We would like to deploy a big application which was written in Java EE 5 and would like to take advantage of the automatic scalability of Amazon Web Services.
The plan is to start with as few as 5 servers and than scale it up as the load increases. If the load goes back to normal , then we need to "kill" the unnecessary instances.
How can that be done in a meter of seconds/minutes instead of hours?
I believe the answer may rely on Puppet or Chef.
Has anyone experienced that? Is it even possible?
Sorry again guys,
I searched the internet a lot, but didn't find anything clear enough.
I am starting to think WebLogic has some limitations about scaling out in the cloud.
But can anyone help us on that? Please.
Maybe I am missing something here, but what I would like to understand is whether WebLogic can scale out automatically in the Cloud or not. How can WebLogic cope with a slashdot effect where you cannot predict that scalability will be much higher for just a few hours?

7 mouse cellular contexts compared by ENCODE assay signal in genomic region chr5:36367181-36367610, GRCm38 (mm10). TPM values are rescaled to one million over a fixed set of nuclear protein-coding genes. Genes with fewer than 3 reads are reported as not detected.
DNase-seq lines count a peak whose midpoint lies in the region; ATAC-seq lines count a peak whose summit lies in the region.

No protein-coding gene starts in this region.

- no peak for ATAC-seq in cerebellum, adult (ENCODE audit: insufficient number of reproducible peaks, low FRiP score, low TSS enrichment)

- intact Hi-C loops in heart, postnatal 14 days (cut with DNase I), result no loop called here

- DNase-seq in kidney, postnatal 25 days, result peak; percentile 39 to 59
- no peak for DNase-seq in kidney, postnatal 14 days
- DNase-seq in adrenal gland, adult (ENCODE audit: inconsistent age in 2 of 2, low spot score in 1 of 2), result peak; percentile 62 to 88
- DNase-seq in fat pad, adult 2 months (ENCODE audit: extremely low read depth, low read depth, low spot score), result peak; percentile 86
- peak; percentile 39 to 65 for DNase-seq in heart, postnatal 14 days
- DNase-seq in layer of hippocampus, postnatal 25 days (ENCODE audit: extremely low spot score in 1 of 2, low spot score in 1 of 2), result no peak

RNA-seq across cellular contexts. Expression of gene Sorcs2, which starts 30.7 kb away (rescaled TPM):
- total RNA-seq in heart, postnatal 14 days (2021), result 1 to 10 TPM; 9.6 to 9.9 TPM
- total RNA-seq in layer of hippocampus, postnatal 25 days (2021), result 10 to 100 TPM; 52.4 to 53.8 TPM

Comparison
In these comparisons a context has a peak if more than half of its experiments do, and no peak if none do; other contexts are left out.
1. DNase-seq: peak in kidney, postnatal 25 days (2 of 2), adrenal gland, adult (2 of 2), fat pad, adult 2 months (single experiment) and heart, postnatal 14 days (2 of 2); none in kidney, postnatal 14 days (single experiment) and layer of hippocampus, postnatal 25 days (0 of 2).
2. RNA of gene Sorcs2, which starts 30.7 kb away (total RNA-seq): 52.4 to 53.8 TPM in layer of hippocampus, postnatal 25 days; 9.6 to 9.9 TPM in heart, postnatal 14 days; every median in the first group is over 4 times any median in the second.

That's where real cloud solutions, like AWS (and now also Google Compute Engine) can be handy. I know other solutions, which are designed to be "Shared nothing", can spin out new instances in a matter of second or minutes. How WebLogic fits in this scenario?
Does WLS 12c change that? Or is it still hard (or impossible) to start/stop new instances automatically as the load increases/decreases? I am considering AWS EC2 instances or any modern cloud compute, like GCE as the "servers".
Maybe WLS 12c supports that out-of-the-box. If it does we would have to use Sticky Session, right? As WLS stores the user's session in the application layer (I think).